You have translated biographies from German on a huge number of subjects, from Kafka and Nietzsche, to da Vinci and Einstein, as well as novels, all of which must have their own technical difficulties (philosophical, scientific, artistic). Can you mention anything that comes to mind about these books, the challenges, the fun, the revelations?
The major challenge translators face, regardless of subject matter, is that texts resist translation. They were created along language-specific lines, and the linguistic medium is often of greater consequence than the surface message, so the process is fraught from the start. (This is not to say that texts are untranslatable, because they are, just that they are firmly grounded in their source language.) There are moments of pure delight when a phrase comes to mind that captures—or even exceeds—the impact of the original. In other instances, you just have to make do with the best your target language seems able to yield. I have never worked on a text that is “easy” all the way through, even though my reaction to a new project is typically (and erroneously), “Well, this is certainly easier than the last one.” By the end of the first page of translation, I invariably revise my estimate of its difficulty.
Still, the joys of translating are many. I’ll list just four: the puzzle-solving, the deep immersion in news ways of thinking and envisioning the world, the writing in a voice that is someone else’s yet still yours, and the sharing of books you love with a new readership. Those “aha moments” when the translation clicks just the way you’d hoped are deeply fulfilling. As might be evident by now, I love my profession.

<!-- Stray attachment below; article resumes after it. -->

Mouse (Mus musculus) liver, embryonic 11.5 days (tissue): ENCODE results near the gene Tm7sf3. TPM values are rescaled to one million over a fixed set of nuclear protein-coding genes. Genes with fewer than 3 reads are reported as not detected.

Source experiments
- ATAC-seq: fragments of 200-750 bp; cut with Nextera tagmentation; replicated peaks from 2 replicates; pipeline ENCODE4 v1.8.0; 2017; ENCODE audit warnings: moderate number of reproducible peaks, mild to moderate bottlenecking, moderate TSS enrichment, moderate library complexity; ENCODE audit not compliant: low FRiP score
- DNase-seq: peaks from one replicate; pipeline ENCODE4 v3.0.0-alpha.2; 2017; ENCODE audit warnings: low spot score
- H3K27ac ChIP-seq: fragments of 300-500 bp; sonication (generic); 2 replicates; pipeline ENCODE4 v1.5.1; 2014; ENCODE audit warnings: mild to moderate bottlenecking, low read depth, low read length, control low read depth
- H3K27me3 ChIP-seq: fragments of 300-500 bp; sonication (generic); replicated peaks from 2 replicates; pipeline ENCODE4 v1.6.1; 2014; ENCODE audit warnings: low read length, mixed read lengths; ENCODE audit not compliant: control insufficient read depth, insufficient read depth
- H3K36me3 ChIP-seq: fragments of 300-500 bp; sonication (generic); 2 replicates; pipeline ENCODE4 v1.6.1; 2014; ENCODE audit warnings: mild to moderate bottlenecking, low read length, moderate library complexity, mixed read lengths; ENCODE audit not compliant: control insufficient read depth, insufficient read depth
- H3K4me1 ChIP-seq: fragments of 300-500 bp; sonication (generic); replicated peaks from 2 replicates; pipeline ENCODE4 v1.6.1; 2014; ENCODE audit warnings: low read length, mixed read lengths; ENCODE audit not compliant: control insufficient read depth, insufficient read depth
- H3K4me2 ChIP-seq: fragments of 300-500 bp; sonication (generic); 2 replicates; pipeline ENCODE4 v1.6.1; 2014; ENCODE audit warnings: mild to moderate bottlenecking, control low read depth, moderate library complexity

I have also been struck, again and again, by the personal and local dimensions of translation. Logically enough, I found it very handy indeed to be living in Princeton, Einstein’s home for many years, when I translated Jürgen Neffe’s Einstein biography—I was able to walk the paths described in the book (and even amend one misconstrued passage) and to ask local physicists about key technical matters when I wavered on the terminology. Although I was translating the biography for Farrar, Straus & Giroux, I spent long hours in the conference room at Princeton University Press, studying PUP’s Collected Papers of Albert Einstein. And I met “Einstein people” who remain close friends.
I never thought I’d discover any familial connections to Kafka in Princeton, which was so remote from Kafka’s own orbit, but how pleased I was to be proven wrong! I learned one day that Kafka’s closest childhood friend, Hugo Bergmann, had two granddaughters living right here! Miranda Short and Lydia Frank have since become two of my dearest friends. Indeed, I plan to see them in about an hour, when I head to the community pool.
I am also deeply grateful for the camaraderie in the translation community as a whole. We cheer one another on, celebrate any and all successes, and seek out all manner of advice. When I first left the classroom to translate full-time, I found the experience isolating, but having found “my people,” I cherish this community, with members near and far.
Are you working on any translations right now?
Yes indeed. I used to work on one at a time, but I now seem to have gravitated to Noah’s Ark-style two-by-two pairings. I have two coming out this fall (this in September, with NYRB Classics, Last Letters: The Prison Correspondence between Helmuth James and Freya von Moltke, 1944-45 and this in November, with Simon & Schuster, The Zookeepers’ War: An Incredible True Story from the Cold War). I also have two in progress: the aforementioned Billy Wilder essay collection (for PUP) and a book about Early German Romanticism (for Farrar, Straus & Giroux). And I’ll be co-directing an international translation workshop in Switzerland in fall 2020, and chairing two translation juries (just to while away any spare hours).